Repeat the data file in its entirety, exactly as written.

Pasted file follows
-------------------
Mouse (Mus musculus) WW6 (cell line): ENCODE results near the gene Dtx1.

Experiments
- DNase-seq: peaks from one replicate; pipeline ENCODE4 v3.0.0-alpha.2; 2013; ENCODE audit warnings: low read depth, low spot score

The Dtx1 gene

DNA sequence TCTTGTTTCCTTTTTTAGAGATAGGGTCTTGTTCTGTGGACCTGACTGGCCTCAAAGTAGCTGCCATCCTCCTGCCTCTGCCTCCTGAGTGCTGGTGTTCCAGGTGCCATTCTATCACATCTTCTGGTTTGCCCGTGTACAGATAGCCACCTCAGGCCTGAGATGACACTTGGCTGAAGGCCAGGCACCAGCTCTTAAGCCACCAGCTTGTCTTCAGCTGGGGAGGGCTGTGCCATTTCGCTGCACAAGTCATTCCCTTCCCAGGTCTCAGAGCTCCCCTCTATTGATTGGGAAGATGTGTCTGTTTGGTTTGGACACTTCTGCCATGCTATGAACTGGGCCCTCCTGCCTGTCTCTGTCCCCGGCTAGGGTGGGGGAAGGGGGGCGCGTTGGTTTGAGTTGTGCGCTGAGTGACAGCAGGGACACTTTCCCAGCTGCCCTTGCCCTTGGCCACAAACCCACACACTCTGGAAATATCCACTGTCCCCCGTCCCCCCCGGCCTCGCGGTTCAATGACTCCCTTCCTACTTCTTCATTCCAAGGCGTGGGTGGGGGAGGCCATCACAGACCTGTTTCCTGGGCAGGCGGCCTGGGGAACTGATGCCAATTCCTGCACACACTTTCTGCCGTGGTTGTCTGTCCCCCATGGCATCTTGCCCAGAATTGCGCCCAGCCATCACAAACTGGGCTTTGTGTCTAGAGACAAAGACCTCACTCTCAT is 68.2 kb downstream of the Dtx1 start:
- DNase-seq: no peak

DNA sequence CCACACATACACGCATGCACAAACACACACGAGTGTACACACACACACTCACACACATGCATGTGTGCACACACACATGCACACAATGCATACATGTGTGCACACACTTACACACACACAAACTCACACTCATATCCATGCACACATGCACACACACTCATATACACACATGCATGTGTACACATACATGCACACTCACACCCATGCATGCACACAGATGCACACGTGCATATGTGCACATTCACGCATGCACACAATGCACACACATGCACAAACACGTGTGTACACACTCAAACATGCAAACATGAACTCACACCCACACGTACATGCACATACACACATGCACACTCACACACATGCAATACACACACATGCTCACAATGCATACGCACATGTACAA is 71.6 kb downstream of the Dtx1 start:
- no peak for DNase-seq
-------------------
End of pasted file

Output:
Mouse (Mus musculus) WW6 (cell line): ENCODE results near the gene Dtx1.

Experiments
- DNase-seq: peaks from one replicate; pipeline ENCODE4 v3.0.0-alpha.2; 2013; ENCODE audit warnings: low read depth, low spot score

The Dtx1 gene

DNA sequence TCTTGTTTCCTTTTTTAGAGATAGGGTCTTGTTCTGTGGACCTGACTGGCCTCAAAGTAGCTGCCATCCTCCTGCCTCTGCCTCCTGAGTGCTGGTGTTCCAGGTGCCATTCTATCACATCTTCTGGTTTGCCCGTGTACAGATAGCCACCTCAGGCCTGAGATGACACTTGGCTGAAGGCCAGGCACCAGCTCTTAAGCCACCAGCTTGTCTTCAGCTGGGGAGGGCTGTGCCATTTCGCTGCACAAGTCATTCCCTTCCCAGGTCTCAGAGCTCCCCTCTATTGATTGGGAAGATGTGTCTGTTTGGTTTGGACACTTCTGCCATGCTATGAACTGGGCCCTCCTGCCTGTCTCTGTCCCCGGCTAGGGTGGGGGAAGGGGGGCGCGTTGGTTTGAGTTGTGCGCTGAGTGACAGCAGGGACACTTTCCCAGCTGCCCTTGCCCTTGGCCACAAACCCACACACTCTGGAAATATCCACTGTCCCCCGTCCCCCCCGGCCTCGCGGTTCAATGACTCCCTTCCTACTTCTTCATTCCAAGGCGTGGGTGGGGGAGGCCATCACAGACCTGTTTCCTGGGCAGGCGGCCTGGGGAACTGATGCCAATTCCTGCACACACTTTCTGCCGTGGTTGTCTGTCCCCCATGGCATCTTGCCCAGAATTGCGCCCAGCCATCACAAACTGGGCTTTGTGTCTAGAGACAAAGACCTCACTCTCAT is 68.2 kb downstream of the Dtx1 start:
- DNase-seq: no peak

DNA sequence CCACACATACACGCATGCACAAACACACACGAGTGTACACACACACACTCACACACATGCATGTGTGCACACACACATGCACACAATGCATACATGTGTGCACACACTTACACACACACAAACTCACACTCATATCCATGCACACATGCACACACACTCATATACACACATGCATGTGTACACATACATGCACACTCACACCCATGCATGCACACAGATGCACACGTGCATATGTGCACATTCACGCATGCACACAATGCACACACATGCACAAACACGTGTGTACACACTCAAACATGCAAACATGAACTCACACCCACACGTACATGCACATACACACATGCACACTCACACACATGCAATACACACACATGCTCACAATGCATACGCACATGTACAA is 71.6 kb downstream of the Dtx1 start:
- no peak for DNase-seq